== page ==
Joseph Putrino, the former Renaissance at Rand Middle School principal, has received more than $400,000 from the Montclair school district while on administrative leave.

Tenure charges had been filed by the district against Putrino, who was placed on paid leave Sept. 2, 2020, after he showed a video to staff that some found offensive.

But an arbitrator and a Superior Court judge have since ruled that Putrino be reinstated at Renaissance, and his lawyers and the district's are working on a reinstatement timeline, Putrino said in March.

The decisions also ordered the district to provide retroactive pay to Putrino for a 120-day, no-pay suspension period after the tenure charges were filed in September 2021.

Putrino received $391,070 in earnings and $12,500 in health waiver funds between Sept. 15, 2020, and Feb. 28, 2023, according to payroll documents acquired by Montclair Local. 

On Tuesday, Putrino declined to comment on his pay or the reinstatement timeline. Robert M. Schwartz, one of his lawyers, has not responded to messages sent since April 13 asking for an update on Putrino’s reinstatement. 

The district is unable to comment on personnel matters, David Cantor, the district's executive director of communications and community engagement, said April 13. 

“However, public employers are required by law to maintain salary and health benefits during tenure proceedings,” Cantor said.

An Oct. 18, 2022, decision by arbitrator Joseph Licata ordered that Putrino be “immediately” reinstated as Renaissance principal. While the district “sufficiently demonstrated” that Putrino “unwittingly showed an inappropriate video that offended a portion of the staff and some members of the public,” his dismissal from the district is “not consistent with just cause,” the arbitration decision says.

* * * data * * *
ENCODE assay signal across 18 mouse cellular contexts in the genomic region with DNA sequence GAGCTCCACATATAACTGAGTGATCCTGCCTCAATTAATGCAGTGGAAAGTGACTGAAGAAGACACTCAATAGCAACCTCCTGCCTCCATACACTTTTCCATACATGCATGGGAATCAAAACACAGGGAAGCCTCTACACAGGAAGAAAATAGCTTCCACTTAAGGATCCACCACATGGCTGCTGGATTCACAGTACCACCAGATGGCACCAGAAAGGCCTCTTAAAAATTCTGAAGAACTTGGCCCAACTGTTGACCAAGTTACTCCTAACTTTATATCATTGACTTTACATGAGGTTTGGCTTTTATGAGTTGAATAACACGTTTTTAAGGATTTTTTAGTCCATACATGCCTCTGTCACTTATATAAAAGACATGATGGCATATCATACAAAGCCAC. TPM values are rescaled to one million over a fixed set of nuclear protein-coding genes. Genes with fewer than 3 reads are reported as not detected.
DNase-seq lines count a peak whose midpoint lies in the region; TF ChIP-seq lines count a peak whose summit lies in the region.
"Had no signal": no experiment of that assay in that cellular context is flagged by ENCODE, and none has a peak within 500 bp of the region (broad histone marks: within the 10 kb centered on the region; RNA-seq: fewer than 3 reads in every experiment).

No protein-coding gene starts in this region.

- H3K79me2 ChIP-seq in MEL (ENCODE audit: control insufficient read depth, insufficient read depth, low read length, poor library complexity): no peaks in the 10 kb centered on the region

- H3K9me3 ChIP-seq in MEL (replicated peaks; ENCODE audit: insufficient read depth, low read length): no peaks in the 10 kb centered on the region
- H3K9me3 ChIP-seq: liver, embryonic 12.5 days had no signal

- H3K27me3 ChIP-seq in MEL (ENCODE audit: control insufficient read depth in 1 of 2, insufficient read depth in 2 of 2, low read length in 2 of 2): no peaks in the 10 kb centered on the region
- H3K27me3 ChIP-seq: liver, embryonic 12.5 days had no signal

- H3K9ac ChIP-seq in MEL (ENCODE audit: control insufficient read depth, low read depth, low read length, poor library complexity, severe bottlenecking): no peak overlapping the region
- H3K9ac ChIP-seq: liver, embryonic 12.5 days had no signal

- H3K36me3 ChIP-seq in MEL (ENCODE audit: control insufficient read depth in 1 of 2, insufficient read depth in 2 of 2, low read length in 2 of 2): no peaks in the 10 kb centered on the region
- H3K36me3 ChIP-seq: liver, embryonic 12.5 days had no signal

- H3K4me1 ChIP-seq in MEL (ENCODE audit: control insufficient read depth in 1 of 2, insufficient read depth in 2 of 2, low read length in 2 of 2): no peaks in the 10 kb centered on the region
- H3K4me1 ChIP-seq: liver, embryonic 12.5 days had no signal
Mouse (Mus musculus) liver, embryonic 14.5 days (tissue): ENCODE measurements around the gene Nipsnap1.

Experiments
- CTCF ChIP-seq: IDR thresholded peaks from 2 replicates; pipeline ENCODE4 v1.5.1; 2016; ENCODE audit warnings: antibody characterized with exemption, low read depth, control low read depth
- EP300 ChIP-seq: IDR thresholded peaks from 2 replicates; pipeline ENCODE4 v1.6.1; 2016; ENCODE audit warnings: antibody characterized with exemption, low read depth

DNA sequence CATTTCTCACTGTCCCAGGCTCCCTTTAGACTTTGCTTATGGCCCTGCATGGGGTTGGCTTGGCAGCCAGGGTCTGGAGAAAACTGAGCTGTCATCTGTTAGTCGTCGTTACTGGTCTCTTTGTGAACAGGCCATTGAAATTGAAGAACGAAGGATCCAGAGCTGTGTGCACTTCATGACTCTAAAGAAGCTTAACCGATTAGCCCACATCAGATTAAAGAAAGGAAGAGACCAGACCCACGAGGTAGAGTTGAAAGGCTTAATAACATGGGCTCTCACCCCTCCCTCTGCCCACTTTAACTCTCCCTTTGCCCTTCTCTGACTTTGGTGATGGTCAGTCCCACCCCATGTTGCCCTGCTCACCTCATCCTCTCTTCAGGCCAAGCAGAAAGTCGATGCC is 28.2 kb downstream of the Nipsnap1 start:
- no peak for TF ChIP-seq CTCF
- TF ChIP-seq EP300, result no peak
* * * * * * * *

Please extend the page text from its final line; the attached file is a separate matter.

On Feb. 22, Superior Court Judge Jodi Lee Alper in Newark confirmed the arbitration decision after the school district requested that it be modified. The district, among other things, was contesting the assignment of Putrino back to Renaissance.

Putrino is also suing the school district for filing the tenure charges, which he argues were “politically motivated and unwarranted” and made in retaliation for his objections to the district’s plan for in-person instruction at the start of the 2020-21 school year. The case is in discovery.

Students and parents have rallied in support of the current Renaissance principal, Maria Francisco, speaking at school board meetings and protesting outside the school building. Francisco has been principal at Renaissance since summer 2021.

In November, students and parents backed Francisco at a Montclair Board of Education meeting, pleading for her to continue in her position at the school. After more than 20 students and parents spoke to support her, and the board met for an hour and a half in executive session, schools Superintendent Jonathan Ponds backed Francisco. 

“We're going to do everything legally possible to keep Ms. Francisco as the school principal at the Renaissance School,” he said.

On March 15, a group of about 20 parents assembled in front of Renaissance before dismissal, holding up signs and speaking of their admiration for Francisco and the community she has built.

To have a gay, female, immigrant principal, the first in her family to graduate from middle school, is special and builds a certain sense of community at the school, protest organizer and parent Leslie Rubisch said at the gathering. Francisco is Portuguese.

“You kind of understand why the kids go to her and feel safe,” she said. “What better representation for middle schoolers to have?”

In a March 15 message to Montclair Local, Francisco said she was “often humbled by the overwhelming support I receive from our parents, students and staff.”

“It is my hope that we can go on with our school year without students being impacted negatively,” she said. “Student well-being must be the focus of the work we do and will absolutely be my top priority.”

Shortly after he was placed on leave, Putrino got backing from the Renaissance community. A letter signed by more than 85 parents voiced support for Renaissance teachers and staff, Putrino and his family, and all those who were offended or concerned by the video.

“Our school lost its leader and advocate at a time when his familiarity with RMS history and culture would have helped families navigate through the difficult circumstances of the pandemic,” the letter read in part. It also called for open dialogue.